It’s hard to imagine now, but two-and-a-half years ago, Harris Reed hadn’t even released a collection. A graduate of the 2020 class of Central Saint Martins, Reed has enjoyed a career trajectory that is almost singular in its stratospheric growth. In February 2021, only a few months after graduating, Harry Styles wore Reed’s design for his instantly iconic Vogue cover. Six months’ later, Reed’s namesake label launched its first collection, a feat that was accompanied by a 5,000-word profile in The New Yorker. In 2022 Reed’s work was selected for an illustrious menswear exhibition at the Victoria and Albert Museum in London. And last September, the 26-year-old was tapped to helm the esteemed Parisian fashion house Nina Ricci (he will unveil his first collection in Paris early next month).
So it goes without seeing that Reed’s London Fashion Week show last night was met with a certain amount of anticipation. Set at the Tate Modern, Florence Pugh—a friend and muse of Reed’s—served as unofficial emcee of the night’s proceedings, resplendent in a sequin and velvet gown with a giant halo-style headpiece. “Clothing has a transformative power,” Florence explained to the crowd. “Whether for an actor or simply a performer on the stage of life, the art of dressing up allows us to express who we truly are, creating a safe space to inhabit in a sometimes judgemental world.” That theme—the transformative power of costumes—was a clear motif for Fall Winter ’23. Reed chose to show a hyper-curated edit of 10 looks, each inspired by the William Shakespeare quote: “All the world’s a stage.”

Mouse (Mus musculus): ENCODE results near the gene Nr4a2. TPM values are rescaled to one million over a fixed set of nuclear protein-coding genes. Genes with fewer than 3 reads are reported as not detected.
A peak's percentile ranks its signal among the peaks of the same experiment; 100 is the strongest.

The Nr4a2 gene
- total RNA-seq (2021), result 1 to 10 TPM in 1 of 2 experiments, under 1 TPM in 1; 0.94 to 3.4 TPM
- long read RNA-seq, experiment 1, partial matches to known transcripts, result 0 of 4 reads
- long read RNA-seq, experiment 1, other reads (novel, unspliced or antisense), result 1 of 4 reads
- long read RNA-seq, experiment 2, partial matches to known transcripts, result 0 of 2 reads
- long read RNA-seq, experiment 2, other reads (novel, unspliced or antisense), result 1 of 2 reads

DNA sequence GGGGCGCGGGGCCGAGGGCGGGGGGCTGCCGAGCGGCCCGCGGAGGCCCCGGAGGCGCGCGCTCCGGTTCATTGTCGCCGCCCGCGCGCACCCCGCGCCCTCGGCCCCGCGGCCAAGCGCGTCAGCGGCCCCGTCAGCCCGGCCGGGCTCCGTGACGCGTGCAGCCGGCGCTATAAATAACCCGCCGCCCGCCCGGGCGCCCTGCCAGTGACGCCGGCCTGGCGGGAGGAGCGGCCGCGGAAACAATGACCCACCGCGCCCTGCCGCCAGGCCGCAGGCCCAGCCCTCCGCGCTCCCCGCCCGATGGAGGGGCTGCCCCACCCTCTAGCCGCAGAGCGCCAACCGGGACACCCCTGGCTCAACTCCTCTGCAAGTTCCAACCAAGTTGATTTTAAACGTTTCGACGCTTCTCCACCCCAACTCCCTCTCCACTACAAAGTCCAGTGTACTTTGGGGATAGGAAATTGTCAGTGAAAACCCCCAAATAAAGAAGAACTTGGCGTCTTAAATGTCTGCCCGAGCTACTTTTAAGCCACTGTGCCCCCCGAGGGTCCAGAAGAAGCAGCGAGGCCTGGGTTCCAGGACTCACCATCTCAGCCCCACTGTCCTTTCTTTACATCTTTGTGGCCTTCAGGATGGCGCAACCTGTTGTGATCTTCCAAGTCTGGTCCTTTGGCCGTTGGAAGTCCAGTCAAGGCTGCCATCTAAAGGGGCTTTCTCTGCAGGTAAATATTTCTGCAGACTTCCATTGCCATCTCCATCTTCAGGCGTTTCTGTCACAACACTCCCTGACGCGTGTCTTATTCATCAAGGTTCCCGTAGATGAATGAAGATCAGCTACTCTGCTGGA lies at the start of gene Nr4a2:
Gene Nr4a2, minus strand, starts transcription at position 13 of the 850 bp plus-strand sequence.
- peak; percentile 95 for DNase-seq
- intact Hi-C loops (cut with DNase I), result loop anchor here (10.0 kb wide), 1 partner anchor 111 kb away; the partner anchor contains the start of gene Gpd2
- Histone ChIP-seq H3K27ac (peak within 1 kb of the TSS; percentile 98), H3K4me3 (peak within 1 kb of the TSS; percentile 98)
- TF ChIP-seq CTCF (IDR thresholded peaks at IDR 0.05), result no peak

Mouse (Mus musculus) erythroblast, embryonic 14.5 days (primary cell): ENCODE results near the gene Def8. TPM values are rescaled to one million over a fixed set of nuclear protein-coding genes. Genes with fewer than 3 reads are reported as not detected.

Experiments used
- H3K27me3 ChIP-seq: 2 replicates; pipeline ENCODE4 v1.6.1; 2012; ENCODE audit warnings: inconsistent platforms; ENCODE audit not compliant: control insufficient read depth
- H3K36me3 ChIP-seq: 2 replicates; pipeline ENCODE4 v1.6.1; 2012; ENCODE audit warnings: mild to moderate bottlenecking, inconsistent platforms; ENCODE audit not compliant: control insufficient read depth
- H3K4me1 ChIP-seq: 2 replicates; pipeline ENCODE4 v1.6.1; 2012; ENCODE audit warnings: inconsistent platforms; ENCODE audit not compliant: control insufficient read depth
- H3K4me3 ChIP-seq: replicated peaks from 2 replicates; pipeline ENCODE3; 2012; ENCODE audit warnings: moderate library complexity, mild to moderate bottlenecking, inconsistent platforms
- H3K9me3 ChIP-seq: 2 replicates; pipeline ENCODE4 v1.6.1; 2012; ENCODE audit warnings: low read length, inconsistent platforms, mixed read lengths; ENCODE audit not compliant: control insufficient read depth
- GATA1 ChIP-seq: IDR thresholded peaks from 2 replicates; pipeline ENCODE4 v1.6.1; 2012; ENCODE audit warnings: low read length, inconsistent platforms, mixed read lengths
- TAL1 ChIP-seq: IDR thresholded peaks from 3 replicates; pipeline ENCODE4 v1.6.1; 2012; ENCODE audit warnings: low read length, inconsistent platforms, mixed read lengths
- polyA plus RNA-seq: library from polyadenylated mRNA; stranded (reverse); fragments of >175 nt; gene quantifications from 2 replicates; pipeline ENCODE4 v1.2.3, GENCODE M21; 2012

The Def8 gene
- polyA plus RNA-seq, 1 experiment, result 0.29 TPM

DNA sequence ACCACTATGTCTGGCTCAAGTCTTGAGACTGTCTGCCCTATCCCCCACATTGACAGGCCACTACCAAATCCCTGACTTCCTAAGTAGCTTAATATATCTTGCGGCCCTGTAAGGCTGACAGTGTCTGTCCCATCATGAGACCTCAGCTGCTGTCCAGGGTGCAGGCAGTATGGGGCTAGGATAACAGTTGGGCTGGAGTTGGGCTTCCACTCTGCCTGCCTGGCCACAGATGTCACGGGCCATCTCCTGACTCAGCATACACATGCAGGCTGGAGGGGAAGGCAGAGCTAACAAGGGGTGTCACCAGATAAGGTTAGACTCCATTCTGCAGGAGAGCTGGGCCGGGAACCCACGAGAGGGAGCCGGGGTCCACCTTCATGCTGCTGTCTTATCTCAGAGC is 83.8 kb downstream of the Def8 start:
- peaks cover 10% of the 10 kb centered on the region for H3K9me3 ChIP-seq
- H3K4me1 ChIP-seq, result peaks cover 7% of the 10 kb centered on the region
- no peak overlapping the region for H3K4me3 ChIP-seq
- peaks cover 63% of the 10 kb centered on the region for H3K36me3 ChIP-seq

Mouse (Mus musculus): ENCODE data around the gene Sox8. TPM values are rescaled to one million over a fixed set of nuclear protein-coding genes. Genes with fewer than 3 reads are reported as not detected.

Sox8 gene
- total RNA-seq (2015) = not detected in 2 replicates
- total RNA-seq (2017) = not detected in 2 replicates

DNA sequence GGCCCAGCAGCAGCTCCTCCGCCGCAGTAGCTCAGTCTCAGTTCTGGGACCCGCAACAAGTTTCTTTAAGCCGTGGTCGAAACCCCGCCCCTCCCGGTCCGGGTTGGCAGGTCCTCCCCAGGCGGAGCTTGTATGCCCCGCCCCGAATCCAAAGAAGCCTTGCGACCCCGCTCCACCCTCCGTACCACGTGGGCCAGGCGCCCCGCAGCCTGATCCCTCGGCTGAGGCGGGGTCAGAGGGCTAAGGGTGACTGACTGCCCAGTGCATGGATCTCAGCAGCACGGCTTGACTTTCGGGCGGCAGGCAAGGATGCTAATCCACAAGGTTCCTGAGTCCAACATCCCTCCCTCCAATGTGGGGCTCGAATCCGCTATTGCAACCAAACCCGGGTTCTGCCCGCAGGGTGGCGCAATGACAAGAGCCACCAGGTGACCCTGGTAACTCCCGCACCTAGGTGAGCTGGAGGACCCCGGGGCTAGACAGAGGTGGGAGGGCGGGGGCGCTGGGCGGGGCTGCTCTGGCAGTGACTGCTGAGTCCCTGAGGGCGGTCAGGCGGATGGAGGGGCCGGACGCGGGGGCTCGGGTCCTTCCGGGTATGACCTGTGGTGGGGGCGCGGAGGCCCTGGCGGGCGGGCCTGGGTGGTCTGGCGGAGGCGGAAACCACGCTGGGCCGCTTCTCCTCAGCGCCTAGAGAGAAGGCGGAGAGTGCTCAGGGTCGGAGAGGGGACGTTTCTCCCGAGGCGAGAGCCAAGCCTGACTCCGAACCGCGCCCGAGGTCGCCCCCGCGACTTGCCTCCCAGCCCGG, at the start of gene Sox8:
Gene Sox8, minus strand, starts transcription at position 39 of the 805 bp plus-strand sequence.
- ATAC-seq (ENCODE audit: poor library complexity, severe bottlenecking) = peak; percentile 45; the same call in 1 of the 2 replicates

Couture-like in their attention to detail and otherworldly splendour, pieces featured harlequin prints made of sequin, oversized sculptural headpieces finished in black velvet, and sumptuous bubble hem details in gold lamè. Old theatre curtains were upcycled to make the fabric for some of the dresses. Reed’s huge popularity is rooted, in part, to his refreshing refusal to adhere to a strict gender binary. Case in point: his old friend Harry Styles debuting Reed’s first Nina Ricci collection at the Brit Awards last week. The sharp black velvet suit featured an oversized satin lapel, flattering flare cut leg, and a giant floral necklace—and it looked just as great on Mr. Styles as it inevitably will on a model next week. For his namesake label’s latest outing, Reed blurred the lines once again: this time between clothes for real life and clothing as fantasy. When the end result looks this good, who wants to live in reality?